Clyde had never done anything wrong before.
He couldn’t ever remember swearing. He hadn’t ever smoked or got drunk – and certainly hadn’t ever hit anyone or anything like that. He usually laughed when people offered him drugs. “I’m high on life!” he’d reply, chirpily.
He had always led a simple, clean life. So what had he done to deserve this?
He stared at the coin as it lay in his palm. He had been sorting through his old change jar when he saw it; a counterfeit £1 coin. It was obviously fake; it was too shiny, the features too smooth. The odd, tarnished golden colour looked almost painted on. It was too light. He could almost feel the rough edges where it had been hurriedly cut out. He could picture the toothless, dirty, long-haired rogue who had made it. Cackling in the dark.
He could picture the toothless, dirty, long-haired rogue who – he imagined – had made it. Cackling in the dark.
How had he ended up with it? He tried to think of every transaction he had ever made with cash, but the sheer scale of the job made his head hurt.
At least he had found it now; imagine if the police had to stop by for any reason and discovered it. He’d be thrown in jail! Probably. But then, the police had never had a reason to stop by. Why would they? He’d never done anything wrong.
Clyde weighed up his options. He couldn’t leave it here. Destroy it? Throw it away? Perhaps he could put it in an old sock, weigh it down with a rock, and chuck it in the canal at night. Things like that worked in the movies, right?
He knew he had to get rid of it somehow, but the weight of the decision was crushing. His panic made thinking clearly difficult. Clyde shoved it in a drawer, away from his change jar, and decided to sleep on it.
In the end, Clyde shoved it in a drawer – well away from his change jar – and decided to sleep on it. Though he fancied he wouldn’t be able to sleep properly until the coin was out of his life.
* * * * *
Only, he slept like a log.
And the night after, too. And the one after that.
* * * * *
Clyde froze when he looked down at the counter.
It was several months later. He had tried to pay for a newspaper on an automated machine in the little supermarket, but it kept spitting his money back out at him.
A girl, about his age, smiled from a nearby counter. He thought he knew her from years ago at school; he had dimly recognised her when she started working here a few weeks ago. He hadn’t had the guts to ask if it was her then, and the chance had long since passed. It would be far too awkward now; not least because she was very pretty, despite the shop’s harsh, less-than-flattering lighting.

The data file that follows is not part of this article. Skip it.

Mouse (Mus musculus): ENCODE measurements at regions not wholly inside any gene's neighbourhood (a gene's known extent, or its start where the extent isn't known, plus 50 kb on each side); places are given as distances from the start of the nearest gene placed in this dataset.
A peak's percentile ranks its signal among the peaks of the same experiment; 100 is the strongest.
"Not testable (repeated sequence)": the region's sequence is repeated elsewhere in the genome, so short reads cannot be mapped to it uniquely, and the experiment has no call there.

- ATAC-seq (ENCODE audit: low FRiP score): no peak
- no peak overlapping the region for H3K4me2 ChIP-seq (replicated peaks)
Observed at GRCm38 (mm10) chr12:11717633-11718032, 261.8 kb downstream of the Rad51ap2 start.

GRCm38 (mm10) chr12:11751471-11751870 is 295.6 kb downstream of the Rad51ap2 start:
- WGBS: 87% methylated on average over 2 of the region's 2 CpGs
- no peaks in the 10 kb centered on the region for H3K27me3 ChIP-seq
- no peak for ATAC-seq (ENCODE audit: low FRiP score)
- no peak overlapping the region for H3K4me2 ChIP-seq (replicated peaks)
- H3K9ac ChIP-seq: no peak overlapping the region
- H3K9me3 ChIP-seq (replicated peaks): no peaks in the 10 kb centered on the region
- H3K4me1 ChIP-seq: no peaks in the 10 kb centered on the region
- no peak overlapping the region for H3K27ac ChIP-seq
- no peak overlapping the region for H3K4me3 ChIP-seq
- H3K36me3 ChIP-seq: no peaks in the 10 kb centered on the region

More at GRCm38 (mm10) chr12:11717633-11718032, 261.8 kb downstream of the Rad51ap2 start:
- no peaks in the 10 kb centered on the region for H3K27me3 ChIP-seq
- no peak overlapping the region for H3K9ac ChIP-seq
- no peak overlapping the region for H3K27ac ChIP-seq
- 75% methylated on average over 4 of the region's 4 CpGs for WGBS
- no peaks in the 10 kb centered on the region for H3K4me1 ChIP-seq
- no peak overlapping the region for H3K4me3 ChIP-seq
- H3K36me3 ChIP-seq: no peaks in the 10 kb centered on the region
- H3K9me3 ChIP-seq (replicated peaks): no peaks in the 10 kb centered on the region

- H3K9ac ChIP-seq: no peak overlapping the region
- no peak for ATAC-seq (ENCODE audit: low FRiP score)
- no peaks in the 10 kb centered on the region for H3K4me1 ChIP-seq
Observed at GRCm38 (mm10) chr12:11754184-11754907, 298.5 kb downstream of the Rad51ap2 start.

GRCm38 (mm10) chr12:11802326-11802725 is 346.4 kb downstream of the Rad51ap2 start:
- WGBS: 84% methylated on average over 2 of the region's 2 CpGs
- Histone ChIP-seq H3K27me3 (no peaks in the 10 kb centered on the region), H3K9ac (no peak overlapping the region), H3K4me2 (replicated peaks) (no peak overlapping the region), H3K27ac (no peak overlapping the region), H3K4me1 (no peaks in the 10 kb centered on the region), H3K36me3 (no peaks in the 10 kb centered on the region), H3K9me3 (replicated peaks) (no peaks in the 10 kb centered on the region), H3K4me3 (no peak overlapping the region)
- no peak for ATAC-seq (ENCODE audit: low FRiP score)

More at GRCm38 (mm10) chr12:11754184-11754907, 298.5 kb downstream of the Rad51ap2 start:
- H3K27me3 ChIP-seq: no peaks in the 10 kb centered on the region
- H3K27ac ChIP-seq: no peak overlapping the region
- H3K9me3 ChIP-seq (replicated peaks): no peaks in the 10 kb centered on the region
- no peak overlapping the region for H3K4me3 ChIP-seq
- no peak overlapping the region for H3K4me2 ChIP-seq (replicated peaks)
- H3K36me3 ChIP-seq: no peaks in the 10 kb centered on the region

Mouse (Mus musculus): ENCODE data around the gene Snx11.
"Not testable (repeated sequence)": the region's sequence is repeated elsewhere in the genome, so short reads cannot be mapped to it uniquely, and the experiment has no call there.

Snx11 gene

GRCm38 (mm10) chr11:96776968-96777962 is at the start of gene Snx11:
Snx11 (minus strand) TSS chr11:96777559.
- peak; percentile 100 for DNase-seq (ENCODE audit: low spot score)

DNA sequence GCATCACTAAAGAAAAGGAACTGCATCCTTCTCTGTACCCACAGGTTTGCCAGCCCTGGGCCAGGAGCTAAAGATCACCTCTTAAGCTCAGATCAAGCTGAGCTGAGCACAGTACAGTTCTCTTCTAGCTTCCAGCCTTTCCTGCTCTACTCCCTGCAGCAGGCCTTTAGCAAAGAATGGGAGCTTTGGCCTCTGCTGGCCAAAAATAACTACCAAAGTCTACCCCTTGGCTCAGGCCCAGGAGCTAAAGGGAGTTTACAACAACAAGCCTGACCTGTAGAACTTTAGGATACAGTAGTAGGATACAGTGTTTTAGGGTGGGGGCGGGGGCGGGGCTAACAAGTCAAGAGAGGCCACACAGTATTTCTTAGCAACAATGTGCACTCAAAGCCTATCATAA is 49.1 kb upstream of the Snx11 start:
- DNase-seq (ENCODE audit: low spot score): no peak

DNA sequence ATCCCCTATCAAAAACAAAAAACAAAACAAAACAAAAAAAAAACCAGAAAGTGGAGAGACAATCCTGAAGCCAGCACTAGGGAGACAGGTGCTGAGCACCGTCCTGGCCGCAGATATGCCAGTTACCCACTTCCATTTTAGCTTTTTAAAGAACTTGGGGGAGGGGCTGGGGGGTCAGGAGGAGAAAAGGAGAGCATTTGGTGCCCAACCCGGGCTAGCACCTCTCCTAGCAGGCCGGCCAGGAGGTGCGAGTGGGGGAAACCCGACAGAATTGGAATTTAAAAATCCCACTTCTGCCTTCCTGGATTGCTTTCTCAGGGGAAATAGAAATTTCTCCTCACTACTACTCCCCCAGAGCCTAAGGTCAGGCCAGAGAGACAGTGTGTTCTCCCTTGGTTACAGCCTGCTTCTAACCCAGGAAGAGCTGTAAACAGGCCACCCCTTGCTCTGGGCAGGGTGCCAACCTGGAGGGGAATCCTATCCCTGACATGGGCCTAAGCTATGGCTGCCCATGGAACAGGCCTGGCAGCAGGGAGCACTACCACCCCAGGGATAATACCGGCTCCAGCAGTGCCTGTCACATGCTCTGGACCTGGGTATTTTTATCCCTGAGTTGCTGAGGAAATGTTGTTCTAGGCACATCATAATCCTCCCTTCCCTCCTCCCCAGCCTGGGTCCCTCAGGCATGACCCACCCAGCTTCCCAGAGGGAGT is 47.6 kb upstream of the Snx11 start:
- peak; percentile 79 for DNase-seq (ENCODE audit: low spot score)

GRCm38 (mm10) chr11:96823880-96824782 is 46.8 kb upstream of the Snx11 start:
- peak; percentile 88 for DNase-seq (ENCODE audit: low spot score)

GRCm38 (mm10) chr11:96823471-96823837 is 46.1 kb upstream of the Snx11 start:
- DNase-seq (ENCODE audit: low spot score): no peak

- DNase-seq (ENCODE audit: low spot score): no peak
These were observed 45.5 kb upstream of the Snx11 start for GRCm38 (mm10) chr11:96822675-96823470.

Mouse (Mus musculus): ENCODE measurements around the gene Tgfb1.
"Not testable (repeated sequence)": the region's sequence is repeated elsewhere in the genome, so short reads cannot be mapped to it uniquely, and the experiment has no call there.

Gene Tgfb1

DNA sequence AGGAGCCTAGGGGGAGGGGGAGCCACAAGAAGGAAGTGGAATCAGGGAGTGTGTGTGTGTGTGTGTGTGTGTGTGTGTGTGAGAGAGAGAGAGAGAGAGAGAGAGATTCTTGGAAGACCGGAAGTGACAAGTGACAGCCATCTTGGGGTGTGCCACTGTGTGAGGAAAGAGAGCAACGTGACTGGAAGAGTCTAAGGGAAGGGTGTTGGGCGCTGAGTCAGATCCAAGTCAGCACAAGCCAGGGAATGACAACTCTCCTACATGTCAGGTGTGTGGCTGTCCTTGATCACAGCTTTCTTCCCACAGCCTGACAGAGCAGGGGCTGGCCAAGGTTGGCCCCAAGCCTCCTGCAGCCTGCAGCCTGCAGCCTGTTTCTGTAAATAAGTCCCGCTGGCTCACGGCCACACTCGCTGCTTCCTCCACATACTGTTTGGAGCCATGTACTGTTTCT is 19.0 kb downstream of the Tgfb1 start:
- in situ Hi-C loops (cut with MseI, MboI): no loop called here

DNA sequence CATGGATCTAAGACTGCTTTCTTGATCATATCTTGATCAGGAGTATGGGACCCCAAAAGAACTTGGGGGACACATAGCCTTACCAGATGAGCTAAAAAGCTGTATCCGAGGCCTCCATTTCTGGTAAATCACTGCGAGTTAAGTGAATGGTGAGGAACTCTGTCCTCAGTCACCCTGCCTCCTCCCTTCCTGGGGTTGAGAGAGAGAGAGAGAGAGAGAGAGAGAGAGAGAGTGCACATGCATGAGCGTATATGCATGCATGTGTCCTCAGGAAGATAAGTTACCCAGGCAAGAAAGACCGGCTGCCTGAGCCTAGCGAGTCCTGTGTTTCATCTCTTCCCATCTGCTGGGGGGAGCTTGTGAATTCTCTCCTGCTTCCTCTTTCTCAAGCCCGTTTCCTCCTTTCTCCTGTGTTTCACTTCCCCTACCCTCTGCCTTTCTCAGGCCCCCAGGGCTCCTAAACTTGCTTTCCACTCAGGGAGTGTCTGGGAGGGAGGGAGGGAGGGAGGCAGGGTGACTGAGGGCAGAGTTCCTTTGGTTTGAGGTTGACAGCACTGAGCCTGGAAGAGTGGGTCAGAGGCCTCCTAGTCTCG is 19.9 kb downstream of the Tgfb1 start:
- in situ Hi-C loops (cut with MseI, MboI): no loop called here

She offered to serve him and, distracted by his thoughts, he grabbed his rejected change and shuffled over to her.
She made a little joke about those machines being nothing but hassle, and how they were no replacement for the human touch. Clyde laughed nervously and tried to control his sweating; he’d been lost in her bright eyes and now he could only think of what it would be like if she touched him. And if he touched her.
Without counting it, he unceremoniously dumped the fistful of change on the counter as he tried to think of something witty to say. Some of it rolled onto the ground on her side. She smiled, murmured a “Whoops” and ducked out of view for a second to pick it up. It had sounded strangely lyrical. Clyde had heard anything quite so sweet.
Then he saw it. Spinning on the counter, surrounded by other coins, pocket lint and a mysterious piece of old till receipt, was the counterfeit £1 coin.
She was already back on her feet before he could grab it.
Smiling, she took the rest of the coins before he could do anything. He smiled back, doing his best to hide his horror.
He had paid for something with counterfeit money. The police were sure to come to his house now. He would have to go around his house and look for other things they might disapprove of; was that spice mix he’d bought back from Italy legal here? Should he have declared it when he went through customs?
She smiled at him. “Is that all?”
Clyde nodded, nervously.
“Would you like your receipt?”
Proof of the crime? Oh God, be cool Clyde. Be cool. Breathe. “No, thank you.”
She smiled sweetly while Clyde lingered at the counter. Why wasn’t he walking away? His feet weren’t working! He should say something about the coin. Put this right.
“I’ve got it,” she said, waving a finger towards him. “I know you from school. Clyde, right?”
Clyde checked behind him, just in case. The shop was empty. He nodded his head, automatically. She laughed and leaned forwards. He tried not to let his eyes follow the line of her neck towards her shirt.
“OK, time for me to confess,” she whispered, as if sharing a dark secret. “I actually knew it was you ages ago when I first started working here. It’s just usually so busy on the shift I haven’t been able to talk to you properly.”
Clyde tried to say something. He wanted to be funny and attractive and smooth. After all, he was a hardened criminal now. A scoundrel with a disregard of the rules and a heart of gold. He was Han Solo!
But all he could muster was “Oh?”
At least it wasn’t a swear word. Or something sexual.
Or something about the coin.
Oh God, the coin!
She smiled and nodded. “Yeah… So I was thinking; do you want to go and grab a drink some time? Have a proper catch-up?”
There was something about the way she said the words “proper catch up.” They were loaded with meaning.
He should say something about the coin. He should run away. He should grab her by the shoulders, scream “Yes,” and never let her go. He should live happily ever after with her. He should admit he’d been a fraud.
He kept smiling, the weight of the decision crushing him.